Education News __Featured Slider — 17 October 2013
Welcoming state intervention at Jefferson-Houston

By Erich Wagner (File photo)

While city and education officials stand united in opposition to a state takeover of the struggling Jefferson-Houston School, more than a few parents and residents are leaning toward it.

During a city council meeting last month, Alexandria’s top elected officials endorsed a school board resolution supporting a legal challenge against the state takeover of local schools. Norfolk City Public Schools and the Virginia School Boards Association are spearheading the litigation.

“I believe it is extremely important for local governments to stand behind, and in some cases, stand with their school districts,” said City Councilor John Chapman. “We feel that our school board and new district leadership is working hard to improve academic achievement for all of our students, and we are proud to support them and the local effort to enact change in our district.”

But it’s not a black-and-white issue. After years of trying — and failing — to meet state and federal benchmarks, there are city residents and parents who think it’s time to let someone else take the wheel at the school.

During the most recent Standards of Learning exams, 50 percent of students at Jefferson-Houston tested proficient in math, compared with only 35 percent last year. But students fell behind on reading — like most schools in Virginia — because of a new, more rigorous test on the subject.

Bea Porter, who has two grandchildren enrolled at Jefferson-Houston, said she has had enough with the constant scrambling to improve performance.
“They’ve done everything they could possibly do,” Porter said. “They’ve replaced multiple teachers and staff. Staff have come in, and staff have quit. … It’s time to just get the whole thing switched up and stop trying and trying and trying.”

Porter also has seen her grandchildren being pulled from one learning strategy to another over the past few years, with no discernable results.

“I don’t think it’s improved enough; I don’t think the scores are showing enough [improvements],” she said. “[These] kids are suffering. They just passed my grandson with all D’s. How can you pass him with all D’s?”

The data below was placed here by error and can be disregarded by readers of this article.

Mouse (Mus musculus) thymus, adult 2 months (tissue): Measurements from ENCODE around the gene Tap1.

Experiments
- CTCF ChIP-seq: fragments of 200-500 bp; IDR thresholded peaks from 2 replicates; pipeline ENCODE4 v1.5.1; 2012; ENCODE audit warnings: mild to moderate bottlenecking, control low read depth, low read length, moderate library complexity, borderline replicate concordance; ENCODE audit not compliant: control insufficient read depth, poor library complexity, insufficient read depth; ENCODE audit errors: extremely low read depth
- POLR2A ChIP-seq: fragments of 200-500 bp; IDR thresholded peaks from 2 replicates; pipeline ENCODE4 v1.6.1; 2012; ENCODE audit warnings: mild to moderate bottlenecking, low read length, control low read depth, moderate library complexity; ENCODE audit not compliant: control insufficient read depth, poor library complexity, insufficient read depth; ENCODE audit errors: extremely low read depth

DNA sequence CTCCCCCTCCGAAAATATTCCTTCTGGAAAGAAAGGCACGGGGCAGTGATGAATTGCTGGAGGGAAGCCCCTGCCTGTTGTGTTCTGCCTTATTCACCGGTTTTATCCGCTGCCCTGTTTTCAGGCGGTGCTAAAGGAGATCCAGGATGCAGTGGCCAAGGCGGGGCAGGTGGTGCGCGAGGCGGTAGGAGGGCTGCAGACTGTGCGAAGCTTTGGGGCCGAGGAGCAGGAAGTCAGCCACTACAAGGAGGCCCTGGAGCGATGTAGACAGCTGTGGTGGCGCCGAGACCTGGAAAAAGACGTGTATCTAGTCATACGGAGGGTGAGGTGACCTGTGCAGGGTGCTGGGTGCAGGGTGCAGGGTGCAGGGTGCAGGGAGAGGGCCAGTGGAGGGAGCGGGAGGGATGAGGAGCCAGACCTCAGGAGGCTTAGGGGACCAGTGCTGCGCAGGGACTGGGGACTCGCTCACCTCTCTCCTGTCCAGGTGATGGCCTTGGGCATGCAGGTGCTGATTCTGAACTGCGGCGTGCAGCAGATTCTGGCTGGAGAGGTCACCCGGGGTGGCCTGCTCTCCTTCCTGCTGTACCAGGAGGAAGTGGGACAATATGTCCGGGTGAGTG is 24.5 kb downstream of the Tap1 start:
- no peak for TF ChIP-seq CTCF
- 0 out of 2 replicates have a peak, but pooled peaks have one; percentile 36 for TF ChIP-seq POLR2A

Kathleen Wiederman, a city resident whose daughter attends a private school, said education officials have had more than enough chances to fix problems at Jefferson-Houston.

“Obviously, we’re past some sort of threshold that if they can’t handle it themselves and manage their own schools, I’m for [a state takeover],” Wiederman said. “I think it’s pretty interesting that this is such an educated and somewhat affluent area, and yet schools could be taken over and people feel they need to send their kids to private school.”

Porter said the constant flux of staff and pedagogy not only affects school employees, but also the children and their ability to perform.

“I don’t think it can get better if you keep changing and changing and changing,” she said. “We need someone to come in with a fresh start and a fresh outlook, who can come in and fix this.”

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(1) Reader Comment

  1. The state should not take it over simply because central planning doesn’t work. The closer the authority to the children works best.

    Perhaps, one starts with understanding the parents and guardians and their circumstances. Do they work, when do they work, and how and when would the school be able to expose these children to learning opportunities outside of normal hours? Weekend and evening camps with awards similar to athletics. Until the kids place value on education, everyone’s efforts will be less effective.

    I suspect the focus is on the school (or teachers) getting better, when the focus should be on each and every student. If the student is motivated, even poor teachers can have a positive effect because the student will take up the slack. The question then is, how do we motivate the students. I suggest using techniques and awards that show them that educational accomplishments are not just equal to athletics but even more important.

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